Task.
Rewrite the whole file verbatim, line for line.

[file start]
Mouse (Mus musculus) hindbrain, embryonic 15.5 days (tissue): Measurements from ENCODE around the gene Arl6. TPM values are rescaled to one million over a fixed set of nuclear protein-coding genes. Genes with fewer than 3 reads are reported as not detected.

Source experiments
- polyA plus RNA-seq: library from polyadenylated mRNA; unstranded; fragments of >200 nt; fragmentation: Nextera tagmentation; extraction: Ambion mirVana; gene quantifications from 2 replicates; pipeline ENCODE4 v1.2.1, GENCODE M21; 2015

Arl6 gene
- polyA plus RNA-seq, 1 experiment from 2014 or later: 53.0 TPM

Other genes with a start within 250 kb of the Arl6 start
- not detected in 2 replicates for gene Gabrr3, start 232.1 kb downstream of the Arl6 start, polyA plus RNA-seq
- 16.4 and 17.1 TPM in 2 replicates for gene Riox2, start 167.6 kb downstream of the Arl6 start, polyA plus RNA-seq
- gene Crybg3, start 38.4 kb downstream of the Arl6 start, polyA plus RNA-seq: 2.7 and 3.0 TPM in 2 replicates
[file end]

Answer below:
Mouse (Mus musculus) hindbrain, embryonic 15.5 days (tissue): Measurements from ENCODE around the gene Arl6. TPM values are rescaled to one million over a fixed set of nuclear protein-coding genes. Genes with fewer than 3 reads are reported as not detected.

Source experiments
- polyA plus RNA-seq: library from polyadenylated mRNA; unstranded; fragments of >200 nt; fragmentation: Nextera tagmentation; extraction: Ambion mirVana; gene quantifications from 2 replicates; pipeline ENCODE4 v1.2.1, GENCODE M21; 2015

Arl6 gene
- polyA plus RNA-seq, 1 experiment from 2014 or later: 53.0 TPM

Other genes with a start within 250 kb of the Arl6 start
- not detected in 2 replicates for gene Gabrr3, start 232.1 kb downstream of the Arl6 start, polyA plus RNA-seq
- 16.4 and 17.1 TPM in 2 replicates for gene Riox2, start 167.6 kb downstream of the Arl6 start, polyA plus RNA-seq
- gene Crybg3, start 38.4 kb downstream of the Arl6 start, polyA plus RNA-seq: 2.7 and 3.0 TPM in 2 replicates